For Queensland to remain economically successful, it needs to provide jobs for all people around in the state. In some cases, this demand for equal opportunities results in unique initiatives designed to assist specific groups of Australians.
The recent Queensland Budget included a significant focus on Indigenous employment and what the state could do to support these Queenslanders. Along with providing support for these people when they are seeking employment, the state government has promised to focus on their wider economic needs as well.
The ongoing commitment from state governments and industry bodies to support indigenous people in the workforce is set to continue over the coming years with the help of these initiatives.
Growing indigenous economic participation
In the most recent Queensland Budget, $2 million has been dedicated to an Economic Participation Strategy that intends to further improve the financial wellbeing of these individuals. The fund has been setup to grow partnerships with various industry bodies across the state that will boost indigenous employment opportunities.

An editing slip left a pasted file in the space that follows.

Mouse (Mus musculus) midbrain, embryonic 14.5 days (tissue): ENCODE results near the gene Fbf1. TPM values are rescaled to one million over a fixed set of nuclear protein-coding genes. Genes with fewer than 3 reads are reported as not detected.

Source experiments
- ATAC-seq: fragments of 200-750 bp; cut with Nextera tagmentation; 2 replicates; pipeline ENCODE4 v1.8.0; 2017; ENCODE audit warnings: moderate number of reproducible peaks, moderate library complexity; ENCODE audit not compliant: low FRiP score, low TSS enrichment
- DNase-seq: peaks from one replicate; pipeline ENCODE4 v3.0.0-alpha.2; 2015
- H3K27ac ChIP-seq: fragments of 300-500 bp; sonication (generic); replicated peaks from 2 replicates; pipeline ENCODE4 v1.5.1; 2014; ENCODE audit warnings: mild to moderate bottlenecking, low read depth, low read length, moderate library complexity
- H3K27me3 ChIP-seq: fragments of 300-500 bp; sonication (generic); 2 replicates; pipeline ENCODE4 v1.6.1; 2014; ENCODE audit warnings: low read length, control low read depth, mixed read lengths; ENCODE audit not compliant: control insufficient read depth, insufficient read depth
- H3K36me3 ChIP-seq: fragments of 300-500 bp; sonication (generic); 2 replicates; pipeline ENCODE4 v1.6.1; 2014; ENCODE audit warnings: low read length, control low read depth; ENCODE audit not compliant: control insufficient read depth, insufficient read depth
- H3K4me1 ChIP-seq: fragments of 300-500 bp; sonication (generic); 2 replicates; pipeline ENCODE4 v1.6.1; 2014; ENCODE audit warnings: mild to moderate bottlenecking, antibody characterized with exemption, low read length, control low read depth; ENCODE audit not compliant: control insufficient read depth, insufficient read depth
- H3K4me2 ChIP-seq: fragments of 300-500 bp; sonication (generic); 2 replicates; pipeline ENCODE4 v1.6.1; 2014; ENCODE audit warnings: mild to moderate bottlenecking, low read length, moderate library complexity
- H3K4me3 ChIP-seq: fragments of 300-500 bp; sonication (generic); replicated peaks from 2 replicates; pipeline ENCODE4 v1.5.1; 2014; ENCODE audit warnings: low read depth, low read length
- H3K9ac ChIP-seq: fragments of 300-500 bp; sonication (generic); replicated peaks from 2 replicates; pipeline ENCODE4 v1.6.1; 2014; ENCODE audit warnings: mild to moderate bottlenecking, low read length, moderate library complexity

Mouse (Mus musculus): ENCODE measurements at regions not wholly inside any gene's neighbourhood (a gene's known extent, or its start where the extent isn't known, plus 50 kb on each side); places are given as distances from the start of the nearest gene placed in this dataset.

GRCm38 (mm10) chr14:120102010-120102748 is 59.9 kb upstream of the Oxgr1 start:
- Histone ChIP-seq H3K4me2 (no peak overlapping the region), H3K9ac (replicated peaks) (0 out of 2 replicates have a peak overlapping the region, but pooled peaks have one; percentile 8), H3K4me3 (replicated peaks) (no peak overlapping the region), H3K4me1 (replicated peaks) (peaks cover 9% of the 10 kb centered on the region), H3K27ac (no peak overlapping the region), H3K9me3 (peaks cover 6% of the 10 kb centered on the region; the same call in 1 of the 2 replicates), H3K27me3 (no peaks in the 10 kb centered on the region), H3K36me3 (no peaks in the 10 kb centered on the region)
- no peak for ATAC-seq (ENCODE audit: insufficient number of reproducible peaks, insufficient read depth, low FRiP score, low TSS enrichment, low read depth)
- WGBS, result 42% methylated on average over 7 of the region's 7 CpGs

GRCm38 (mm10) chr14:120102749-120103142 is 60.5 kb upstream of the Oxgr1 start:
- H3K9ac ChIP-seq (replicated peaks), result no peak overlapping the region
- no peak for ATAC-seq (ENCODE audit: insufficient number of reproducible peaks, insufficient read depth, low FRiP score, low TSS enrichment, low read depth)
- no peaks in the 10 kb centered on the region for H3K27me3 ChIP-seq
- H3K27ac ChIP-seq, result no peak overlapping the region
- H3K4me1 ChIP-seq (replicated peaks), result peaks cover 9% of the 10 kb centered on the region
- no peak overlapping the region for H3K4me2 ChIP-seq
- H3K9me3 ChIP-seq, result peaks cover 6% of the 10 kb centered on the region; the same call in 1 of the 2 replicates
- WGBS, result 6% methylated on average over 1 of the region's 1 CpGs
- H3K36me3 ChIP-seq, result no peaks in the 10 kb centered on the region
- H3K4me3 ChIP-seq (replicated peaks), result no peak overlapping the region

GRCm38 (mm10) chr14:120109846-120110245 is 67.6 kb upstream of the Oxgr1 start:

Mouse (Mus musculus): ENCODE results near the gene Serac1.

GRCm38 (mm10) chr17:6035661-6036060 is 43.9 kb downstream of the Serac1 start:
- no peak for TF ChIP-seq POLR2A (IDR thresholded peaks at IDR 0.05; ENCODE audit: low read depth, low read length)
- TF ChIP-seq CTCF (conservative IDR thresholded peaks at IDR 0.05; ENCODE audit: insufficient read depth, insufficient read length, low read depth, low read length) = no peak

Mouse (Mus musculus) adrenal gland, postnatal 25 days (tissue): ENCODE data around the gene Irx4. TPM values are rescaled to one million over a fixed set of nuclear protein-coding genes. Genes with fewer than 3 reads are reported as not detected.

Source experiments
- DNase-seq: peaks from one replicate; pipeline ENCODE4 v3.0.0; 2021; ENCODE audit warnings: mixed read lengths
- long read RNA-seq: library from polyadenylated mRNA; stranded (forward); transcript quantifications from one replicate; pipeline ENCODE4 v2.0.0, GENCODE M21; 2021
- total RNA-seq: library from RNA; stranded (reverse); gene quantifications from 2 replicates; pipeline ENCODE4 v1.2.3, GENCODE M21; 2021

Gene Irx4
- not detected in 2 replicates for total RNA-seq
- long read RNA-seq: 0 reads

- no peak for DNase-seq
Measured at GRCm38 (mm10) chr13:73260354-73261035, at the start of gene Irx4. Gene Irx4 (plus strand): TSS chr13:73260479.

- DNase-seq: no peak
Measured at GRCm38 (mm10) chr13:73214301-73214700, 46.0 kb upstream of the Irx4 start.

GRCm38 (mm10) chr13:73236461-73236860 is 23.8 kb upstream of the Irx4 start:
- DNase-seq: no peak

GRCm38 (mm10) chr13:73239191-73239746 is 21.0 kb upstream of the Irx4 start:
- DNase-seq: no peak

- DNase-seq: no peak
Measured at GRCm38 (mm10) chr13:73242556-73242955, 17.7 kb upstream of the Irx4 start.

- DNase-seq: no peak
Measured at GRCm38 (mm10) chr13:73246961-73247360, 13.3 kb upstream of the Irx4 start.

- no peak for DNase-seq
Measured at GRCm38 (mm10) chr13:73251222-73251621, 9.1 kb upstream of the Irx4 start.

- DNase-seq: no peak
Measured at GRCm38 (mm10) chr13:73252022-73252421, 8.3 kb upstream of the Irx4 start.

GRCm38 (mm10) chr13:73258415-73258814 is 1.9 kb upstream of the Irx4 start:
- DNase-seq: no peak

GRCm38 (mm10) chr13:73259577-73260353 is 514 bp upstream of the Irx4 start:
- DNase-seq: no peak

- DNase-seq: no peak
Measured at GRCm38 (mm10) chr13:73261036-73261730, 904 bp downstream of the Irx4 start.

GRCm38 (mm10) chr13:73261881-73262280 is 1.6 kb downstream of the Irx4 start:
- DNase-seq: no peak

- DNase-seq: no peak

On top of this, the initiative intends to create stronger support for indigenous businesses, which would subsequently also increase employment and apprenticeship opportunities. Minister for Aboriginal and Torres Strait Islander Partnerships Curtis Pitt stated this will have a significant effect on these Queenslanders.
“This will redefine the way we create jobs, and create growth, in Indigenous communities,” he explained. “The aim is to make sure that in a fairer Queensland, no area is forgotten.”
Creating partnerships with industry bodies
Some of Queensland’s most active sectors rely heavily on the influence of industry bodies. This fact has been recognised by a relationship between the Department of Aboriginal and Torres Strait Islander Partnerships (DATSIP) and the Queensland Resources Council (QRC). DATSIP will contribute $300,000 to the QRC over the next two years to ensure it remains a source of indigenous employment opportunities.
The QRC has reported significant success when it comes to growing indigenous participation in the state’s busy mining sector. Many of the organisation’s members have seen the number of indigenous employees increase by as much as 20 per cent since 2014.
According to the QRC, it has been a supporter of initiatives such as these since 2007, and its hosting of the annual Indigenous Awards for the mining sector reinforces this commitment.
By Leanne Macnamara, Public Relations Coordinator